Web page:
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Thursday, May 25, 2006

Speeding up time to development with virtual servers

I recently started development on a personal .net project and wanted to get my development supporting infrastructure in place as quickly as possible. On my last corporate project where I was the tech team lead I planned for and used VMWare virtual servers for all of our development environment. This lead to a fairly large cost savings due to not having to purchase 4 brand new servers that the project required. Thinking of my success there I decided to download the VMWare Player, which is freely available from the VMWare site, and first use it to create a code repository. I went with VMWare because I know it is easy to use and performs rather well, however there are other Virtual Server options freely available such as Xen or Microsoft's VM solution.

I decided to use Subversion as my repository. This will be my first use of Subversion as I've mostly used CVS in the past. Subversion requires a *nix OS to run the server upon, so I searched on VMWare's image gallery to find one or more Linux flavors to try. I ended up first trying, mostly out of curiosity, a fairly new distro which comes from rPath. They keep a VMWare image of their distro with all LAMP (Linux, Apache, MySql, PHP-Perl) applications pre-installed. I knew this would help speed up my time to development. I also noticed the LAMP image included an older version (1.2.3) of Subversion in it.

Their package management system, named Conary, is supposed to help resolve conflicts and difficulties in updating, but I did run into a problem when trying to update the subversion "trove" to the newest they have available (1.3.0-1-1). First when trying to update with the command conary update subversion=conary.rpath.com@rpl:devel I got some "Could not resolve dependencies" messages. I stumbled around and finally found the two troves, "openldap" and "db", that contained the dependencies I needed. After updating these two troves I again tried to update the subversion trove and had a conflict with the mod_dav_svn trove, so I added the command line switch to force replacement of the files in that trove. After all of this was done I installed TortoiseSVN on my development system and tried connecting to SVN. I forgot to mention that I had to change the VMWare Player Ethernet setting to Bridge mode in order to pickup an IP from my LAN router and connect to the instance from outside the VM.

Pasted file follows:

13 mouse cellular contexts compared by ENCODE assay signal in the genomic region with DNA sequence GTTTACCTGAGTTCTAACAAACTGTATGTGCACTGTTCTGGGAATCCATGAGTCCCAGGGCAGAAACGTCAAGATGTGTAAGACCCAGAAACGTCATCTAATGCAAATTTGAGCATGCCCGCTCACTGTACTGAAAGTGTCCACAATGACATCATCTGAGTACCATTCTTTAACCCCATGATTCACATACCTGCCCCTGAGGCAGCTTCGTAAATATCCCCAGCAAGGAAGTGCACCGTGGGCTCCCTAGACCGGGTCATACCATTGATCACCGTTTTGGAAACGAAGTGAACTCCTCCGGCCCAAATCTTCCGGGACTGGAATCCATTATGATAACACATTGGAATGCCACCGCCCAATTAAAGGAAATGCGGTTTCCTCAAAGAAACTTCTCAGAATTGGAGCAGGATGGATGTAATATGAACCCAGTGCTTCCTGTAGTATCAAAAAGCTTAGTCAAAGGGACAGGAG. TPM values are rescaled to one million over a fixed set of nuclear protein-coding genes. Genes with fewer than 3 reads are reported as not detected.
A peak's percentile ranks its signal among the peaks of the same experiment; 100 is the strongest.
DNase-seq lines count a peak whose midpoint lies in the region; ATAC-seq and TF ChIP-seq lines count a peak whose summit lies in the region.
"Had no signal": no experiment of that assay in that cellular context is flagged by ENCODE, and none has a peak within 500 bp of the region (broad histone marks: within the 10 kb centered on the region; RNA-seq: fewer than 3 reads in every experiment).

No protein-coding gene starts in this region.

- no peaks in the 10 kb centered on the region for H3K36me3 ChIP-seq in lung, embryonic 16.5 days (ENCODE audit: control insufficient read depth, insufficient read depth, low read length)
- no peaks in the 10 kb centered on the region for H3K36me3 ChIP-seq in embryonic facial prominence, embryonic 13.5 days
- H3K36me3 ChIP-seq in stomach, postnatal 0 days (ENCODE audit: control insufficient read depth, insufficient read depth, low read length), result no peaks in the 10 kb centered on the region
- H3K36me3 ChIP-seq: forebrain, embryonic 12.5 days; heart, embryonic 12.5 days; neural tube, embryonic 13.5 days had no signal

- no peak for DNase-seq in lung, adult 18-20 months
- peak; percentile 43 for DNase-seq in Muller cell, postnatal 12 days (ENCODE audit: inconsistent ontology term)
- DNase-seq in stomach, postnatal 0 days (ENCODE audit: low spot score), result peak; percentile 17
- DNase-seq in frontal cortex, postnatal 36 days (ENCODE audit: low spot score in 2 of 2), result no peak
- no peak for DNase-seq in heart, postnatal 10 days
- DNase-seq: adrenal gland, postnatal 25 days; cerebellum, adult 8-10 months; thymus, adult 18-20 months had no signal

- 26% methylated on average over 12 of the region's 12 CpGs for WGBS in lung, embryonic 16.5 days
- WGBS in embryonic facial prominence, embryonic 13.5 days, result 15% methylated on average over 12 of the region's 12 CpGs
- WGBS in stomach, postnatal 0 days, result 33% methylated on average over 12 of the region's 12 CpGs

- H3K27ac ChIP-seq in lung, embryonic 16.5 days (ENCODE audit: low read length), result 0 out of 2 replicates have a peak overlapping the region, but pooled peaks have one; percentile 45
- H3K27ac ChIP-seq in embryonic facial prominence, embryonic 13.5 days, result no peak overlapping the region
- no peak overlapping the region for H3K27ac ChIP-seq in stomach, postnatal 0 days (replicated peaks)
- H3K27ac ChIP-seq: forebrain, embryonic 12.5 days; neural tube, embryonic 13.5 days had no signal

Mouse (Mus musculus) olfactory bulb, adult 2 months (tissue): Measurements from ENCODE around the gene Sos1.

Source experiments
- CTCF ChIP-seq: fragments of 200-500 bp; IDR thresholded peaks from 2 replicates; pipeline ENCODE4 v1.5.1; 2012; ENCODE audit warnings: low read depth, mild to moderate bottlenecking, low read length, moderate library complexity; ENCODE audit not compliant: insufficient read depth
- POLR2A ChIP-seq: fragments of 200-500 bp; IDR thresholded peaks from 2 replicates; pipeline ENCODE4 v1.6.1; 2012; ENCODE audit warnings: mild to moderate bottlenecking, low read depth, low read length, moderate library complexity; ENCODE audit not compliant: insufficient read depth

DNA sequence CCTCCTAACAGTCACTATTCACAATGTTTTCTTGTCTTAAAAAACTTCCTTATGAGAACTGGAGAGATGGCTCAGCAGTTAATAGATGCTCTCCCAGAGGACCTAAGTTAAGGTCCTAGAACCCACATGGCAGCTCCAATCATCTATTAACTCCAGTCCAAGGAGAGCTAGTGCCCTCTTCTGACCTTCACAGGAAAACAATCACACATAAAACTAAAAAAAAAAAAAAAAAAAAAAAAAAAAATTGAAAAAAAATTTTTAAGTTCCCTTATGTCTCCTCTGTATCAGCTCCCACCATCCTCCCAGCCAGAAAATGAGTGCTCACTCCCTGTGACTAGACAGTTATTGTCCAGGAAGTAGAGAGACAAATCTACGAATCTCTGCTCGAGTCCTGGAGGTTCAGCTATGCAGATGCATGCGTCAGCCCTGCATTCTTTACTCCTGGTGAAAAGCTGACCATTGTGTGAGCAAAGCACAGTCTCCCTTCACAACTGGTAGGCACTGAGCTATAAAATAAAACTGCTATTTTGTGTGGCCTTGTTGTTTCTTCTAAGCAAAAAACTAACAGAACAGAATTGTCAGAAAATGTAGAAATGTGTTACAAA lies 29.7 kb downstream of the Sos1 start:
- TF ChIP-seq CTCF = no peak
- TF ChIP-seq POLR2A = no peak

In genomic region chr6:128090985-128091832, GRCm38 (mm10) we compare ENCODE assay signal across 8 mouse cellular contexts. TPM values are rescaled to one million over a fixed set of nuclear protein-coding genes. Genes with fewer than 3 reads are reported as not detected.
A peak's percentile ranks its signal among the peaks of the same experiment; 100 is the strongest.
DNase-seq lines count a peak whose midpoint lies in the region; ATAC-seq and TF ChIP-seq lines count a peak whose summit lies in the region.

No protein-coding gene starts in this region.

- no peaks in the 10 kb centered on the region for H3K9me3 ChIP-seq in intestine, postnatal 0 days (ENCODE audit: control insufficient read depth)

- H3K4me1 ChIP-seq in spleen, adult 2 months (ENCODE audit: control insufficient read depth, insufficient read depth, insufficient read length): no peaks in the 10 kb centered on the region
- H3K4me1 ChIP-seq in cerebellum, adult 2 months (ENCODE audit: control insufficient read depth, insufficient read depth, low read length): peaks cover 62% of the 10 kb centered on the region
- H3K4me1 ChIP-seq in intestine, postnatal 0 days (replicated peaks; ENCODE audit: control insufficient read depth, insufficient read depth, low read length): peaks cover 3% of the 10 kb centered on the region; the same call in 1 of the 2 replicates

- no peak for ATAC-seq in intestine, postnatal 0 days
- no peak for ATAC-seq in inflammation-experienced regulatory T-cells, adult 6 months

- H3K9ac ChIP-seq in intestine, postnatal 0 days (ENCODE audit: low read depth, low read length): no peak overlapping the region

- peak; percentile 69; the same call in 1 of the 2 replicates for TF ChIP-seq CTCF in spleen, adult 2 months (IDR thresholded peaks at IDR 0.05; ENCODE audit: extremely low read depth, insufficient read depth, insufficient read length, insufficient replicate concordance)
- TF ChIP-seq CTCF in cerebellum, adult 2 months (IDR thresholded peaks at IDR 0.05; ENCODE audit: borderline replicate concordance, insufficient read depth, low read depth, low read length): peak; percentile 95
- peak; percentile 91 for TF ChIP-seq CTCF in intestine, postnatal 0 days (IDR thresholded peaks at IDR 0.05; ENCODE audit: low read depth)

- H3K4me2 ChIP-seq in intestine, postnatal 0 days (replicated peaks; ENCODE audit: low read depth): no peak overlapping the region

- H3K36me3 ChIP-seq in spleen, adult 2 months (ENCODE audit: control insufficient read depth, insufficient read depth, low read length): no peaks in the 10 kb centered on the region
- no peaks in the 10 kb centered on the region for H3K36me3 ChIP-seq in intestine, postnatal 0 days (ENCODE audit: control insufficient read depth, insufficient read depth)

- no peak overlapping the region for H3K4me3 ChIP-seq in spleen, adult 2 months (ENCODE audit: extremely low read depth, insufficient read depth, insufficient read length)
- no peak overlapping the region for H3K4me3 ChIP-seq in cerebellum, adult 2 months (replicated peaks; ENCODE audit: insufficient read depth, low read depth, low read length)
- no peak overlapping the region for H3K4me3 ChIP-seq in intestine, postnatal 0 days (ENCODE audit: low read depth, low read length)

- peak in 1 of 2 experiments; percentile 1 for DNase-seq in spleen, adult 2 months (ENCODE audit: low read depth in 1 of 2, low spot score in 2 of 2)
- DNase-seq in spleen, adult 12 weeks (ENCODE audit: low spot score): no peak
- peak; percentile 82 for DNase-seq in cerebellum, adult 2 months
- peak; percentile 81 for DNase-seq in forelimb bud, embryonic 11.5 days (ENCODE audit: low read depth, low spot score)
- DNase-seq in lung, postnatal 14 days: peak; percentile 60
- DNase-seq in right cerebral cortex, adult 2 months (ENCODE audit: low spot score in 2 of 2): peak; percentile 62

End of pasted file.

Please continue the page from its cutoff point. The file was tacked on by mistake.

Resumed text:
I was able to connect and import a new repository in only about 30 minutes time. A lot faster than installing a Linux flavor from scratch along with all of the needed components. I will also now be able to move and use this repository server image on any of my machines and back it up quite easily with environment and all intact. Some other plans for this server are to use it to create a development blog and wiki since all of the base components to support this are already installed.

I also tried a different VMWare image containing Fedora Core 5, but I'm not sure I like it as much since it is a full blown Linux install, even though having a GUI sometimes is nice;) It was also just as easy to get up and running on this by first downloading the image I found in the VMWare gallery and after running through some first time use setup I opened a terminal and issued the yum install subversion command.

I think using Virtual Server instances for development infrastructure is not only a huge time saver, but it also has many other advantages like portability, ease of environment replication, and well defined server job boundaries.


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